Tue, Aug 9, 2011 : 4:32 p.m.

Gerald, I've heard the argument both ways, i.e religion of peace and religion of terror, I have no idea what the Koran or Islam's stance is. Do you have any examples to back up your claim?

gerald brennan

Tue, Aug 9, 2011 : 9:36 a.m.

I don't care if he &quot;self-identified&quot; himself as Christian. If he self-identified as a Martian, you would call him a Martian? No. You would not. But in your writing YOU i.d.'d him as a Christian, and there is nothing in Christianity that confirms this. And yes, if you have studied the Koran, and were less squeamish, you would know that a good case could be made that Muslims who engage in terrorism actually ARE following the teachings of Islam.

Frances Kai-Hwa Wang

Mon, Aug 8, 2011 : 8:02 p.m.

@Technojunkie--That two groups took responsibility for the bombing does not mean that Muslims thought Muslims did it, it means that two groups took responsibility for something they knew they did not do. The news media--whatever its political persuasion--has a responsibility to verify facts, report news, not just make stuff up. Especially inflammatory stuff that can incite others. Innocent Muslims in Norway, including women, were attacked and beaten in the hours after the bombing as &quot;payback&quot; because of it. As Rep. Gifford wrote after Sarah Palin published her infamous map with the targets, &quot;words have consequences.&quot; Loughner has been ruled mentally incompetent to stand trial.

Not from around here

Mon, Aug 8, 2011 : 7:57 p.m.

Frances, can you possible right an article once in a blue moon that doesn't see racism around every corner? It seems that you believe that true evil in the world has to be A. Christian and B. American. It must truely be sad to live in such a world.

Top Cat

Mon, Aug 8, 2011 : 12:24 p.m.

Ms. Wang states that she is of Chinese ancestry. She is very selective when speaking of the deaths from World War 2. &quot;More than 200,000 people died 66 years ago this Aug. 6 and 9.&quot; How many Chinese and how many Americans died in the war that neither of them started? There is a better way. It is called a strong and vigilant defense.

Not from around here

Mon, Aug 8, 2011 : 7:54 p.m.

well what do you expect? The writer has gone out of her way to see racism against Asians in every article she writes. And the staff of the aeem to go out of there way to insult Christians and Americans whenever there is the slightest opportunity. I have spoke to Tony on numerous occasion and find him to be a reasonable and intelligent man but his staff is terribly offensive.


Mon, Aug 8, 2011 : 2:18 p.m.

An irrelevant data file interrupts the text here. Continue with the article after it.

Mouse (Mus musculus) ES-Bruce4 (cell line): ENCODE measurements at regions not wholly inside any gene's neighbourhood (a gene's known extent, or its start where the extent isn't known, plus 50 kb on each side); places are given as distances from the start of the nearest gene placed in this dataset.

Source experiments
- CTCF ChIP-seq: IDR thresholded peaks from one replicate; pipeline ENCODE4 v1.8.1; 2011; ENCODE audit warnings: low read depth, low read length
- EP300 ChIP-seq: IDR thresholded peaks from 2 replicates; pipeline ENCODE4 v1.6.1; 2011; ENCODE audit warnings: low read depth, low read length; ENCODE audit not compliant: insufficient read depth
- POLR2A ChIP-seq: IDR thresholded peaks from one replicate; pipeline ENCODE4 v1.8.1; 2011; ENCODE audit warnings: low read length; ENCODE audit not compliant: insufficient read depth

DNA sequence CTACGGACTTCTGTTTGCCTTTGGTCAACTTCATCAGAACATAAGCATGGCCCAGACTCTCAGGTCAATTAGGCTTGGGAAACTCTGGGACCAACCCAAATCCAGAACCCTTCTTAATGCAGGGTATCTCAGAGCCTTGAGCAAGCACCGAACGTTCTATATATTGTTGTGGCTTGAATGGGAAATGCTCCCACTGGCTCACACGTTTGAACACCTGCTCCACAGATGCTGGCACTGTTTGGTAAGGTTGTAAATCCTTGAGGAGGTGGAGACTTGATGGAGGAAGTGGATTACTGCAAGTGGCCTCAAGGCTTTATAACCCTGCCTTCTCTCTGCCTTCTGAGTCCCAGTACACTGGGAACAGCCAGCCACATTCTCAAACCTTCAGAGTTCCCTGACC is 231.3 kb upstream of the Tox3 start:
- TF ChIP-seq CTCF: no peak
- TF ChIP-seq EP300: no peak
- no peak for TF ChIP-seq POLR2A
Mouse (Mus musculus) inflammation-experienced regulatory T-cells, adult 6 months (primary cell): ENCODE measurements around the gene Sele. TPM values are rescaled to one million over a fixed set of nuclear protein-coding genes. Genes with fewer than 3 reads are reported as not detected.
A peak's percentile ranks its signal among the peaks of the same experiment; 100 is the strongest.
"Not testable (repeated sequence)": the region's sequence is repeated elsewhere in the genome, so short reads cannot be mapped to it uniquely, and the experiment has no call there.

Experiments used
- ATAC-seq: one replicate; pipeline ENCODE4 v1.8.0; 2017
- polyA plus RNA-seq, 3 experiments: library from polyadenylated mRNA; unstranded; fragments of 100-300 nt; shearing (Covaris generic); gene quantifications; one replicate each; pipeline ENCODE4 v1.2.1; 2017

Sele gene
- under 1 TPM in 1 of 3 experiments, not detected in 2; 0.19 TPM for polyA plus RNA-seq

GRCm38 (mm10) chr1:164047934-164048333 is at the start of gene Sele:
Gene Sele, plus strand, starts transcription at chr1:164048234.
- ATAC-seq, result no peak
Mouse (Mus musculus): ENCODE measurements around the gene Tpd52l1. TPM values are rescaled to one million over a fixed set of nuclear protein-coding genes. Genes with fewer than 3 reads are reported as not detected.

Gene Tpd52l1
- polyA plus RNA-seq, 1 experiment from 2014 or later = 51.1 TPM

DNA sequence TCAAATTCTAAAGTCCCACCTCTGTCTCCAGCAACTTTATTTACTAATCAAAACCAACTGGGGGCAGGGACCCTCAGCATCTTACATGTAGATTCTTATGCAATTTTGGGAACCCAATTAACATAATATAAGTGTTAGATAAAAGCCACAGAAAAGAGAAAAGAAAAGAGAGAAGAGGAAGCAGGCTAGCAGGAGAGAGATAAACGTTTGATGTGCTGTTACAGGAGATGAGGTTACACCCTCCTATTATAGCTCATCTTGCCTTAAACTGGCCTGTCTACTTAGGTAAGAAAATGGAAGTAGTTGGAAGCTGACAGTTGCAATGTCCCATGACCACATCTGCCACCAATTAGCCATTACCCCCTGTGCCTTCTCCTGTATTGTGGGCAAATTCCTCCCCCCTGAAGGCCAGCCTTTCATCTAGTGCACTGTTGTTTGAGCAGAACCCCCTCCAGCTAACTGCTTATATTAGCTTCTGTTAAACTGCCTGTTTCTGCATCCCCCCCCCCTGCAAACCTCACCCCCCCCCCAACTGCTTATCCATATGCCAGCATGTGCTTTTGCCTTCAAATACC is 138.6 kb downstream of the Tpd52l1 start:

Exactly, the better way is for countries like Japan and Germany to have not started the whole damn mess. The writer is the typical blame all that is bad in the world on Christians and Americans.

gerald brennan

Mon, Aug 8, 2011 : 10:02 a.m.

So the attacker was a &quot;Christian&quot;? If I claim to be a Martian, does that make me a Martian? By your lights, Frances, it does. Call him a male, call him a Norwegian, call him barking mad -- but when YOU call him a Christian you need to justify that and you cannot. There's little deep thinking in your piece, but much pro-forma multiculturalism that feels good and contributes nothing.

Not from around here

Mon, Aug 8, 2011 : 8 p.m.

Gerald buddy, you don't need facts to attack christians in this blog. the fact that their christians is good enough for the staff.


Mon, Aug 8, 2011 : 4:58 a.m.

Two Islamic terrorist groups took credit for the Norway bombing before authorities let it be known that Breivik did it. Given that Muslims thought it was one of their own, and that &quot;Muslim extremists&quot; blow people up (of diverse ethnicities and religions worldwide) nearly every day, where do you get off criticizing us for assuming the same? I don't recall any such restraint from the Left over Gifford's shooter, who quickly turned out to be a flag burning Communist but we Tea Partiers were scapegoated in the media for weeks. I'm sick of the Left's pious hypocrisy, and looking at the list of censored comments to this article I'm clearly not the only one.

Not from around here

Mon, Aug 8, 2011 : 7:59 p.m.

In, its only ok to attack people if there white, christian and/or american. Facts aren't important either.


Sun, Aug 7, 2011 : 5:38 p.m.

If only intolerance of intolerance was an effective way of dealing with intolerance.